Differentiating Embryonic Stem Cells Pass through 'Temporal Windows' That Mark Responsiveness to Exogenous and Paracrine Mesendoderm Inducing Signals
Web of Science
AuthorJackson, SA; Schiesser, J; Stanley, EG; Elefanty, AG
Source TitlePLoS One
PublisherPUBLIC LIBRARY SCIENCE
Document TypeJournal Article
CitationsJackson, S. A., Schiesser, J., Stanley, E. G. & Elefanty, A. G. (2010). Differentiating Embryonic Stem Cells Pass through 'Temporal Windows' That Mark Responsiveness to Exogenous and Paracrine Mesendoderm Inducing Signals. PLOS ONE, 5 (5), https://doi.org/10.1371/journal.pone.0010706.
Access StatusOpen Access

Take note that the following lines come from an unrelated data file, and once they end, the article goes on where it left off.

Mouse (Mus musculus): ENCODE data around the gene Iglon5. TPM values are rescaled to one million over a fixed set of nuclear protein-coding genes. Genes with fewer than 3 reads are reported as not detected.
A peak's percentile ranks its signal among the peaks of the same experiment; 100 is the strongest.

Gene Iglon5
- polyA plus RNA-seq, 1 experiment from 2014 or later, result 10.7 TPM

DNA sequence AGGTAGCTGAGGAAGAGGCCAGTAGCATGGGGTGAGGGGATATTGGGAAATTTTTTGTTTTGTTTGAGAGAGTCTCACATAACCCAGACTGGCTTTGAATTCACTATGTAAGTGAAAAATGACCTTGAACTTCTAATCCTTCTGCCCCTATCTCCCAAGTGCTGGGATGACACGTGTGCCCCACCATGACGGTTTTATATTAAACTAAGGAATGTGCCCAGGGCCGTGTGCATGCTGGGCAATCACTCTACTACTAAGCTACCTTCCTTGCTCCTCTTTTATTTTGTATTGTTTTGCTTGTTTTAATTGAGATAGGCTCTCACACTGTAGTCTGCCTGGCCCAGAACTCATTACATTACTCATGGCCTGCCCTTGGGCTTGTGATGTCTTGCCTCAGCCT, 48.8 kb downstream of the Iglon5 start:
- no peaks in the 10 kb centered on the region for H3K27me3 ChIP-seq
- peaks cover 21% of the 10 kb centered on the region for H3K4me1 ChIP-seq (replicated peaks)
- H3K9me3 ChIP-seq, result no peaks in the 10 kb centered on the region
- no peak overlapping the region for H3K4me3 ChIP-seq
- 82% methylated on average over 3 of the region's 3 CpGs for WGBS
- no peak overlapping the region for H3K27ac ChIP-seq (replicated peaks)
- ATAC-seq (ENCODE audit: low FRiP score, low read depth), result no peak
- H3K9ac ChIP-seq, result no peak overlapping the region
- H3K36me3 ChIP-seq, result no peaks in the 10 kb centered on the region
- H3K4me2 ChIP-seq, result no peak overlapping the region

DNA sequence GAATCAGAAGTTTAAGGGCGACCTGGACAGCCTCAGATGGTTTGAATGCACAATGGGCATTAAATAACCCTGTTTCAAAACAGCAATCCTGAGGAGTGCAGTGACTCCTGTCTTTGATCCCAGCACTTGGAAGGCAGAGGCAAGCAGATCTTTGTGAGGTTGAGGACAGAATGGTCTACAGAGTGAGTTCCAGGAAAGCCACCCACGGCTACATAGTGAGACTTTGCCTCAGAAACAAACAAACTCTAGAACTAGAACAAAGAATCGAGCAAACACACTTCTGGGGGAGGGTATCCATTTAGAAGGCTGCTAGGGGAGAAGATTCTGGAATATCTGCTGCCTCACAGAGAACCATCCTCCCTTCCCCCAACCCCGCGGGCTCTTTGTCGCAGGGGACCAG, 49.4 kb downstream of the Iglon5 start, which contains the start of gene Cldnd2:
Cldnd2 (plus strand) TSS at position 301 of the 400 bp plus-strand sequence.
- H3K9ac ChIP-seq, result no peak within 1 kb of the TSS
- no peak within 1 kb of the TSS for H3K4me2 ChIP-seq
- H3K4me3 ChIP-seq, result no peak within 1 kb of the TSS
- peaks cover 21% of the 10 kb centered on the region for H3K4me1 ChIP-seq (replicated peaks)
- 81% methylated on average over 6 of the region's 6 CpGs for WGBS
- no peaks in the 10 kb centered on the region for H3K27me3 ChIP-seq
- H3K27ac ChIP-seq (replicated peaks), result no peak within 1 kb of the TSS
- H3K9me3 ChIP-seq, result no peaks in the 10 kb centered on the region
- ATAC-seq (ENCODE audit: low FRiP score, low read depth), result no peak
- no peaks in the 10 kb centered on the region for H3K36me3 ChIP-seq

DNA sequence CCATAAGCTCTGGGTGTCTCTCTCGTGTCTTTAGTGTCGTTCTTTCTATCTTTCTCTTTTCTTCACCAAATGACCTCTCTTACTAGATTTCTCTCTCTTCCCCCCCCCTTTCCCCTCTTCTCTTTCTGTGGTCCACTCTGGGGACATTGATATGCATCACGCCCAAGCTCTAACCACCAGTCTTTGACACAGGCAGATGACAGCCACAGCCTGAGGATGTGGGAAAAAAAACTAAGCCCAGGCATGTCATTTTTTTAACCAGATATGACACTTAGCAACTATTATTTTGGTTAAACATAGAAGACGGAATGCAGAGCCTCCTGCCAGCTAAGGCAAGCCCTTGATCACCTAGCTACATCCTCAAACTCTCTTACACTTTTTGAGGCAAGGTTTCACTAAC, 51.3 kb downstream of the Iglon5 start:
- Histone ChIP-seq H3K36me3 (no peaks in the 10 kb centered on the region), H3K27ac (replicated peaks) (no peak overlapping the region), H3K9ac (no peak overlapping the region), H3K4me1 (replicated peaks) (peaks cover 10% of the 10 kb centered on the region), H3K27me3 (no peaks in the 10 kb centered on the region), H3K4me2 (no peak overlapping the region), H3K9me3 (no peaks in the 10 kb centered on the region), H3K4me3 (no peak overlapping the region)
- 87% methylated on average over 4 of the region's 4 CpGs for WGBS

BACKGROUND: Mesendoderm induction during embryonic stem cell (ESC) differentiation in vitro is stimulated by the Transforming Growth Factor and Wingless (Wnt) families of growth factors. PRINCIPAL FINDINGS: We identified the periods during which Bone Morphogenetic Protein (BMP) 4, Wnt3a or Activin A were able to induce expression of the mesendoderm marker, Mixl1, in differentiating mouse ESCs. BMP4 and Wnt3a were required between differentiation day (d) 1.5 and 3 to most effectively induce Mixl1, whilst Activin A induced Mixl1 expression in ESC when added between d2 and d4, indicating a subtle difference in the requirement for Activin receptor signalling in this process. Stimulation of ESCs with these factors at earlier or later times resulted in little Mixl1 induction, suggesting that the differentiating ESCs passed through 'temporal windows' in which they sequentially gained and lost competence to respond to each growth factor. Inhibition of either Activin or Wnt signalling blocked Mixl1 induction by any of the three mesendoderm-inducing factors. Mixing experiments in which chimeric EBs were formed between growth factor-treated and untreated ESCs revealed that BMP, Activin and Wnt signalling all contributed to the propagation of paracrine mesendoderm inducing signals between adjacent cells. Finally, we demonstrated that the differentiating cells passed through 'exit gates' after which point they were no longer dependent on signalling from inducing molecules for Mixl1 expression. CONCLUSIONS: These studies suggest that differentiating ESCs are directed by an interconnected network of growth factors similar to those present in early embryos and that the timing of growth factor activity is critical for mesendoderm induction.
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